Dear Readers,

Today’s second Ask Carolyn addresses separation as a potential tipping point for suicide and discusses the recent suicides of Anthony Bourdain and Kate Spade, both of whom were separated from their spouses.



Dear Carolyn,

I hear that I can get a divorce faster in some foreign country like the Dominican Republic. Is this true? A year seems like a long time to wait in North Carolina – 365 days – then the hassle of filing a divorce lawsuit that takes even more time. I am ready to be done with my last life and begin anew. I went to the Dominican Republic for my honeymoon. It seems only fitting to get a divorce there. Does this work? There are cheap flights in the fall. Besides, I am already engaged and would like to get married.


Carolyn Answers …

Use much caution, as this doesn’t work. The “full faith and credit clause” of the Constitution has no application to foreign judgments, including foreign divorce judgments. North Carolina will generally not recognize foreign divorce judgments based upon insufficient jurisdictional basis. One has to look at North Carolina public policy, and evading the North Carolina waiting period of 365 days and residency (domicile), the foreign quickie divorce generally does not work in North Carolina.

The case of Mayer v. Mayer from the North Carolina Court of Appeals is instructive. The case involves a challenge to the Dominican Republic divorce decree by a husband (Victor Mayer), who helped his current “wife” Doris obtain a Dominican divorce from her first husband, Fred. Doris visited the Dominican Republic for five days and obtained a divorce from Fred Crumpler, and both Fred and Doris were North Carolina residents. Neither Doris nor Fred had any connection with the Dominican Republic. Fred did not appear through counsel or otherwise in the Dominican Republic.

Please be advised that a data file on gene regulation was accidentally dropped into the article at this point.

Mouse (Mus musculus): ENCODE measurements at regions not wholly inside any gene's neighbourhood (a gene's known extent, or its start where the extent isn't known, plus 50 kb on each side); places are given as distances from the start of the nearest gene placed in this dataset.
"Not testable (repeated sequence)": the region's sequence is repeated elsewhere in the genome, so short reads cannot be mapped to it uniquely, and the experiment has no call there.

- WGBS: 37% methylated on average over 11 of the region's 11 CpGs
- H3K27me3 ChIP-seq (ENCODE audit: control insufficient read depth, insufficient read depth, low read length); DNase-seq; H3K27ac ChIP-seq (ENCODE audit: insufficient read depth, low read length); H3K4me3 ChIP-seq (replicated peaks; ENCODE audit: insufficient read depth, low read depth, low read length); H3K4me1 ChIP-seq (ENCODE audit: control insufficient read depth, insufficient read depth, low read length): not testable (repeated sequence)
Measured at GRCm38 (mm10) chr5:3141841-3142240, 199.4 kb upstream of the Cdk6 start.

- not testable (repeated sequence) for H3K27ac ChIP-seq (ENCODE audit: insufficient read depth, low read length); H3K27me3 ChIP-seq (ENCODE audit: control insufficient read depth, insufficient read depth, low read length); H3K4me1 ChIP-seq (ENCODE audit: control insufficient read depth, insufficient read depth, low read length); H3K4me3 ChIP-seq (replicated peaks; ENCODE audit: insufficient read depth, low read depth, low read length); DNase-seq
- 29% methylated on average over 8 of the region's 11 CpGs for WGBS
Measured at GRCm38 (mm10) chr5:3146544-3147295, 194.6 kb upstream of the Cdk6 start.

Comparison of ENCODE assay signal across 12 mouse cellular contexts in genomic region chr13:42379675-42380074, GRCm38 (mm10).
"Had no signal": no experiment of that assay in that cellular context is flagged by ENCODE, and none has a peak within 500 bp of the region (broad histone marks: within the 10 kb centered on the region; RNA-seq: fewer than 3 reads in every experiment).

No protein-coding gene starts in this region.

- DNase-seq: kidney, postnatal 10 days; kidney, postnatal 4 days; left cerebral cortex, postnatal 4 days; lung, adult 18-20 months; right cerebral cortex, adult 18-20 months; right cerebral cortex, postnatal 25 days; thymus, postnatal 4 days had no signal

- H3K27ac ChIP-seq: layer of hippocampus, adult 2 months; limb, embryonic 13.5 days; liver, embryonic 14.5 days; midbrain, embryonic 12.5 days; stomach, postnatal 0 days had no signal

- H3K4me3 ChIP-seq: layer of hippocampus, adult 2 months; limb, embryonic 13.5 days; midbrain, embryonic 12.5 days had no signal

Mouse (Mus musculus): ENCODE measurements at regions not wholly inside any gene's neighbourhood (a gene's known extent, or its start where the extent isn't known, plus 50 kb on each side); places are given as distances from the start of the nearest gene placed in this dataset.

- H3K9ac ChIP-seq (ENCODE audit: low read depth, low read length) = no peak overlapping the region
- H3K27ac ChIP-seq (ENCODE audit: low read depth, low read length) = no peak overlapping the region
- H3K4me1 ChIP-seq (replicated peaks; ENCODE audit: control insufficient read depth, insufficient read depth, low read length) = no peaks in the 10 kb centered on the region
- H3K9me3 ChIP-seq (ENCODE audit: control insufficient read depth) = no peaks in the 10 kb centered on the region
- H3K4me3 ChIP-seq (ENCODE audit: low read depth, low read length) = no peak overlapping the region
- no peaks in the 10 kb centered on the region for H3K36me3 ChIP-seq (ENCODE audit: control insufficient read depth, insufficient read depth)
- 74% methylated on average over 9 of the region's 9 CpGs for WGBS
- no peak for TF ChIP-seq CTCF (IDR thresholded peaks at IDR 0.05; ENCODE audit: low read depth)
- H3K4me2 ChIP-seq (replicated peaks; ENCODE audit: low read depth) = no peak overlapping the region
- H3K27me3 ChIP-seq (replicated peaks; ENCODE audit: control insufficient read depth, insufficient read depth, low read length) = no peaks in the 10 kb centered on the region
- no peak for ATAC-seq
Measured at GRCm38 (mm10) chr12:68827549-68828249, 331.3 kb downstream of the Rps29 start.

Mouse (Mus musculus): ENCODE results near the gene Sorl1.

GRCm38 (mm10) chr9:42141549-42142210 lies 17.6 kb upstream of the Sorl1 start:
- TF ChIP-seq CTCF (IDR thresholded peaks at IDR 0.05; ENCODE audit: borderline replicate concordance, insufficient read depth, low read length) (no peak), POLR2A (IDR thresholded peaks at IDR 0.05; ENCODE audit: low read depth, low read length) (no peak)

North Carolina public policy abhors hasty marital dissolution. Efforts to shorten the one-year waiting period for North Carolina have repeatedly failed in the legislature.

According to Mayer v. Mayer, “We cannot sanction a procedure by which citizens of this State with sufficient funds to finance a trip to the Caribbean can avoid our legislature’s judgment on the question of divorce. To hold otherwise would be to flout our law; it would permit domiciliaries of North Carolina to submit their marital rights and obligations to the contrary policies and judgments of a foreign nation with which they have no connection.”



Dear Carolyn,

I am in the midst of a divorce, and I am devastated, alone and constantly depressed. I lost my best friend, my buddy. I didn’t see it coming. We were married 20 years and we have a child now in her teens. I have struggled with depression since I was a teen, but this is about the most I can take and I’m not sure about that. Maybe I should just end it all. I have a few friends but I don’t think anyone knows. I can turn on that “bubbly” factor when I am out and about on occasion. It’s the voice in my head that I cannot deal with, and I feel tired all the time. I am 56 years-of-age.

Carolyn Answers …

You do need immediate and thorough help from a medical professional and do not delay. Get help, and get it now. Depression is real, and divorce and separation can cause depression to hit in a very serious way.